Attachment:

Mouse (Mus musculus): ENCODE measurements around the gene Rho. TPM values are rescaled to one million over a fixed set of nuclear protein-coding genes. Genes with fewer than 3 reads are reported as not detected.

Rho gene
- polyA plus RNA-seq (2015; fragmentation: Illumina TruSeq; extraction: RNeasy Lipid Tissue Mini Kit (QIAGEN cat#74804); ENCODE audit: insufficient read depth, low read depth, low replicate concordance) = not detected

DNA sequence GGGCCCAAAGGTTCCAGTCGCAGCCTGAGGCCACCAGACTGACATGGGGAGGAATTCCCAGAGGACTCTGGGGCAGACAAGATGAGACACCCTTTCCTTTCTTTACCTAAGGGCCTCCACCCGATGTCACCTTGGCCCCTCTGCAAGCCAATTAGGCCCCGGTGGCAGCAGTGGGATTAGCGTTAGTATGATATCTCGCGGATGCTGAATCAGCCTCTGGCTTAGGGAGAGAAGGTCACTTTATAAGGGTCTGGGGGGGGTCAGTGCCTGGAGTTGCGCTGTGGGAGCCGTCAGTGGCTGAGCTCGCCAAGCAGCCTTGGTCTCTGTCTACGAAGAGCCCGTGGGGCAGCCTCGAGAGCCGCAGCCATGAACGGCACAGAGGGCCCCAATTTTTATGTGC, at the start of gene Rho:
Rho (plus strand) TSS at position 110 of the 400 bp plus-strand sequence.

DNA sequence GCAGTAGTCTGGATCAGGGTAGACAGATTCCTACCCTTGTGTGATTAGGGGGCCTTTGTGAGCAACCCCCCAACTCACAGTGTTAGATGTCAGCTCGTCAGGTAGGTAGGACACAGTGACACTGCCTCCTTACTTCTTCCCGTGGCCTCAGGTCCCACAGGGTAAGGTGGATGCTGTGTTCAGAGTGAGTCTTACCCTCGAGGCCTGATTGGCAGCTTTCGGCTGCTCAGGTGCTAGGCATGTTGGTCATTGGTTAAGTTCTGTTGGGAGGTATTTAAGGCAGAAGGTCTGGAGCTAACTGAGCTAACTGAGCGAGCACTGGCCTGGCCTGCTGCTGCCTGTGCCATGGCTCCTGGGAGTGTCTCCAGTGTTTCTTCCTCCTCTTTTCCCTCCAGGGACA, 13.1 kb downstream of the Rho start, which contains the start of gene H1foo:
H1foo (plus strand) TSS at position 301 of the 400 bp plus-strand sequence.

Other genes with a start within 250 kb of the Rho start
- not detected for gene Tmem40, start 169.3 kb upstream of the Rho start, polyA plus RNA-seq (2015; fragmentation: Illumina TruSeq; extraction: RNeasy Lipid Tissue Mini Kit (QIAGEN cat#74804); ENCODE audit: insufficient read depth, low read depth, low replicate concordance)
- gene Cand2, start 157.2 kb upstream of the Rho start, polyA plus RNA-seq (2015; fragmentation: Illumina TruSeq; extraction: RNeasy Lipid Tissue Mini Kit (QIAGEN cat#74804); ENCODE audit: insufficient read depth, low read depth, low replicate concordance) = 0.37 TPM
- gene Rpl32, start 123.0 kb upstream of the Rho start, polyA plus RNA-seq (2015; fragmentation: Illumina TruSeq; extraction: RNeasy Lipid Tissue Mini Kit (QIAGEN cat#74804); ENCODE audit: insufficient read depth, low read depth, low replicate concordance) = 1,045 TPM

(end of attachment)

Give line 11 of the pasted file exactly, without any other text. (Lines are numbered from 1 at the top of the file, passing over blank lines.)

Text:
- gene Rpl32, start 123.0 kb upstream of the Rho start, polyA plus RNA-seq (2015; fragmentation: Illumina TruSeq; extraction: RNeasy Lipid Tissue Mini Kit (QIAGEN cat#74804); ENCODE audit: insufficient read depth, low read depth, low replicate concordance) = 1,045 TPM